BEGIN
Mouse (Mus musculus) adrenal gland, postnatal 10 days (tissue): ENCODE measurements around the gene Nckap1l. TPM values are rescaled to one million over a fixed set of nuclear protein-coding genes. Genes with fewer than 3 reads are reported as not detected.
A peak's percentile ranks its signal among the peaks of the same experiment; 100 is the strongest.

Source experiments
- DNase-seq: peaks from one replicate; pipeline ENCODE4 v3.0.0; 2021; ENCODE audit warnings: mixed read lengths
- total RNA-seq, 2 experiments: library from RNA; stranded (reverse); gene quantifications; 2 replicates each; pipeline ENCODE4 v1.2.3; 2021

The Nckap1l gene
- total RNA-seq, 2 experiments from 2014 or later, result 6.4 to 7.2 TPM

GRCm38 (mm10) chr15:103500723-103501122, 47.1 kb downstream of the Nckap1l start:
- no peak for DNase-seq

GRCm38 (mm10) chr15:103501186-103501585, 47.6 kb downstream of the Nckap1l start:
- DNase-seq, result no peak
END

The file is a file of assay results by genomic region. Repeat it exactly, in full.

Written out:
Mouse (Mus musculus) adrenal gland, postnatal 10 days (tissue): ENCODE measurements around the gene Nckap1l. TPM values are rescaled to one million over a fixed set of nuclear protein-coding genes. Genes with fewer than 3 reads are reported as not detected.
A peak's percentile ranks its signal among the peaks of the same experiment; 100 is the strongest.

Source experiments
- DNase-seq: peaks from one replicate; pipeline ENCODE4 v3.0.0; 2021; ENCODE audit warnings: mixed read lengths
- total RNA-seq, 2 experiments: library from RNA; stranded (reverse); gene quantifications; 2 replicates each; pipeline ENCODE4 v1.2.3; 2021

The Nckap1l gene
- total RNA-seq, 2 experiments from 2014 or later, result 6.4 to 7.2 TPM

GRCm38 (mm10) chr15:103500723-103501122, 47.1 kb downstream of the Nckap1l start:
- no peak for DNase-seq

GRCm38 (mm10) chr15:103501186-103501585, 47.6 kb downstream of the Nckap1l start:
- DNase-seq, result no peak